New Research Suggests that Stretching May Reduce Cancer
Although the research on what constitutes the best form of stretching is all over the place, most experts would agree that good/normal ranges of motion in all anatomical areas are important. So it shouldn’t come as a shock that we know from peer-review that exercise is beneficial for those with cancer. Last month, the journal Scientific Reports published a Stretching Reduces Tumor Growth study in a Mouse Breast Cancer Model. The study concluded:
There is growing interest in developing non-pharmacological treatments that could boost natural defenses against cancer and contribute to primary and secondary cancer prevention. Recent studies have shown that gentle daily stretching for 10 minutes can reduce local connective tissue inflammation and fibrosis. Mechanical factors within the stroma can influence the tumor microenvironment. 66 female mice underwent bilateral injection of primary mouse mammary tumor cells into the third mammary fat pad. Mice were then randomized to stretch vs. no stretch, and treated for 10 minutes once a day, for four weeks. Tumor volume at end-point was 52 percent smaller in the stretch group, compared to the no-stretch group in the absence of any other treatment. Cytotoxic immune responses were activated and levels of Specialized Pro-Resolving Mediators (SPMs) were elevated in the stretch group. These results suggest a link between immune exhaustion, inflammation resolution, and tumor growth. Stretching is a gentle, non-pharmacological intervention that could become an important component of cancer treatment and prevention.
Did you catch the magnitude of what these authors said? In the breast cancer subjects, a measly 10 minutes of stretching a day was enough, not only to increase specific immune compounds that target cancer cells but also to decrease levels of programmed death receptor-1 (PD-1), a major marker of immune system exhaustion. (Warning: Caution must always be used when boosting the immune system).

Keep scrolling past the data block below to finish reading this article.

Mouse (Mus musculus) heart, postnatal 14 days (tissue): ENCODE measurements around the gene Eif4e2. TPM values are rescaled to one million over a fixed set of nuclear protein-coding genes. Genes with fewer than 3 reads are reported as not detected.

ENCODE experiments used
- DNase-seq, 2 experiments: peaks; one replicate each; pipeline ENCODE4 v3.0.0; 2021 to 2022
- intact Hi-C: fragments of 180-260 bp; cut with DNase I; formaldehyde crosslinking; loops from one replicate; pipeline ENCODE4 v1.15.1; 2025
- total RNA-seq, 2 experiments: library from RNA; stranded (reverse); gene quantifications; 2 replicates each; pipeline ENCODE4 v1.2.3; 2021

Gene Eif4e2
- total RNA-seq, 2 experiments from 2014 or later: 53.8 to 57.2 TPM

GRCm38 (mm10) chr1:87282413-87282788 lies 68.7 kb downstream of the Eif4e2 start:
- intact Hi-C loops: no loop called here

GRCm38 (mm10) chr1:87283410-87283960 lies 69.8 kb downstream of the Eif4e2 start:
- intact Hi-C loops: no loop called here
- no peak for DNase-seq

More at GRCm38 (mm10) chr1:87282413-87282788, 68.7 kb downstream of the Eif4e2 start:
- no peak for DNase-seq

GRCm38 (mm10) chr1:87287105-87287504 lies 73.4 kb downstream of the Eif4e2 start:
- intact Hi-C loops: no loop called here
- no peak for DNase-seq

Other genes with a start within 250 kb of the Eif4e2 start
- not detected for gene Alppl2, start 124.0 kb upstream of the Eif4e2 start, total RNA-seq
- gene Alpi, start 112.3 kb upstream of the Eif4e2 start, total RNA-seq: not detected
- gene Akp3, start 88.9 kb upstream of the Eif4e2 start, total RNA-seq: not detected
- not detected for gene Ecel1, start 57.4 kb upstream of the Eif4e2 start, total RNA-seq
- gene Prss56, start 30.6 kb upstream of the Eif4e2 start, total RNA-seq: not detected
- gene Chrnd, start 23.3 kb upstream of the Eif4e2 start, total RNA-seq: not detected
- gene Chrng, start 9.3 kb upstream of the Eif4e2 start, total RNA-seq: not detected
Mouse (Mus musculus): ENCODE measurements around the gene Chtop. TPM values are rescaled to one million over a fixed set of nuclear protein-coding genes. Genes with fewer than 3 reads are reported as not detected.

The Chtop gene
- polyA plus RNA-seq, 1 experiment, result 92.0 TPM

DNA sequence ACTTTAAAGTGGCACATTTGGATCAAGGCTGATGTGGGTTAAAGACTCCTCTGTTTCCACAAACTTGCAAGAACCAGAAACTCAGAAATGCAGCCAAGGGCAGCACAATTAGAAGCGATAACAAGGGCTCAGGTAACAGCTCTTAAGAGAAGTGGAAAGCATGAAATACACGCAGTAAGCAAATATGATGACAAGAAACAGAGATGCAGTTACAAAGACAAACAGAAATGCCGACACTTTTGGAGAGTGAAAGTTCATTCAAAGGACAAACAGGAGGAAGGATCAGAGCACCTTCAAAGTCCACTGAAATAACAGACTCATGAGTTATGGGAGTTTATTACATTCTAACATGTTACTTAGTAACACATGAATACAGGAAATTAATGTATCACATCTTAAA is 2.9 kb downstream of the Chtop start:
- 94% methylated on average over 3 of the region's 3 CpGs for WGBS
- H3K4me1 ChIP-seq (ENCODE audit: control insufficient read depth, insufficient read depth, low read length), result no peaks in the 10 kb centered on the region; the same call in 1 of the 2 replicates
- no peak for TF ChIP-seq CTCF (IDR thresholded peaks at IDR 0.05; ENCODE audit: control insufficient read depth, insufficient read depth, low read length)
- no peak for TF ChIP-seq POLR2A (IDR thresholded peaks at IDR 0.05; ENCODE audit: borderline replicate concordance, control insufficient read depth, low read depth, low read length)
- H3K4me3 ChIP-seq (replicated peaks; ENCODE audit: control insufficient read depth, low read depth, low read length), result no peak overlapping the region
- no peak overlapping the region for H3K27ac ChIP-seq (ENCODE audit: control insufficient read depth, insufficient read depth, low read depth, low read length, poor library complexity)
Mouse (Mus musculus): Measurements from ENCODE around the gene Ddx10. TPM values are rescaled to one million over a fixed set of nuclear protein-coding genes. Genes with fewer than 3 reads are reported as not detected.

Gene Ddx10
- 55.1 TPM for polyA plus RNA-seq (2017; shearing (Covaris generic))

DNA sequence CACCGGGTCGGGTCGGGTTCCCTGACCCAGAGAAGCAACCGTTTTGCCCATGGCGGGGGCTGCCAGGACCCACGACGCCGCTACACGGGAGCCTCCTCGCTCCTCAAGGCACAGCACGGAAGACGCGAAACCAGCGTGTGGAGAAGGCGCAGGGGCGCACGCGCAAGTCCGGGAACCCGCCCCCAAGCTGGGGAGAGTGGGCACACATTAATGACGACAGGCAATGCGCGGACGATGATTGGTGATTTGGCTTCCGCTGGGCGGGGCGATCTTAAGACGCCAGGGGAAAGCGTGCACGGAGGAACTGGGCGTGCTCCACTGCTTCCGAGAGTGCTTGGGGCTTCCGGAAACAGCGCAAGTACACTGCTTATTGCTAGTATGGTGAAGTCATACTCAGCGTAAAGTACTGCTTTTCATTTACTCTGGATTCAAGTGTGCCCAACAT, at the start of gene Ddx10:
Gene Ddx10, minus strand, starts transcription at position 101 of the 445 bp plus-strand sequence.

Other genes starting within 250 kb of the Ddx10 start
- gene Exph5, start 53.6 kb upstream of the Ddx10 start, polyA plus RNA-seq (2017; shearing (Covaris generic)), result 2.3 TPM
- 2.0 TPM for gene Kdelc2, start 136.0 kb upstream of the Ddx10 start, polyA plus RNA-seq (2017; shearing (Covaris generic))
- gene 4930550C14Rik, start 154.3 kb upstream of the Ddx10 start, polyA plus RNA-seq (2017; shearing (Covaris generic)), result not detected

How Inflammation Causes Disease
Fibrosis/scar tissue in the stromal connective tissues acts sort of like a perverse scaffolding, allowing cancer to take root and “connect” to your tissue bed, tapping into your blood supply and nutrition source in the process while giving it a pattern to grow on. Think of it as though your tissues are being hijacked.
For quite some time, we’ve known that cancer is included in the same class of diseases as cardiovascular disease, diabetes, arthritis, and numerous others. What’s the common denominator? You already know the answer: inflammation. Furthermore, we know that inflammation, by its very nature, ends up causing some degree of fibrosis, 100 percent of the time.
Never forget that despite the name of the disease, one way or another, fibrosis is at the root and is considered our nation’s number one cause of death, a fact that is unfortunately lost not only on average people but on most of the medical community as well.
The area of cancer research that consistently draws the most attention is breast cancer. Neurologist Dr. Helen Langevin did a talk at Harvard’s Osher Center Integrative Medicine on her lab’s experiment looking at the effects of stretching on breast cancer, as seen in a mouse model. Dr. Langevin is one of the growing number of scientists talking about the fascial connection in all diseases as being much larger than anyone could previously have dreamed. How else do you explain tumors in stretched subjects being less than half the size of the tumors in unstretched subjects?
Complementary Practices, including Yoga, Can Help Reduce Inflammation
Think about it like this. Even if you decide to treat your cancer conventionally, how cool is it to know that you can add simple things like an anti-inflammatory diet (especially effective once you understand the “Warberg Effect”), stretching and yoga practice, rebounding (trampolining), grounding (aka “earthing”), and others to your whatever else you’re doing.
What do these have in common? They are all based on reducing the amount of inflammation in the body.
If you are interested in hearing Dr. Langevin talk about this study, it’s included below.
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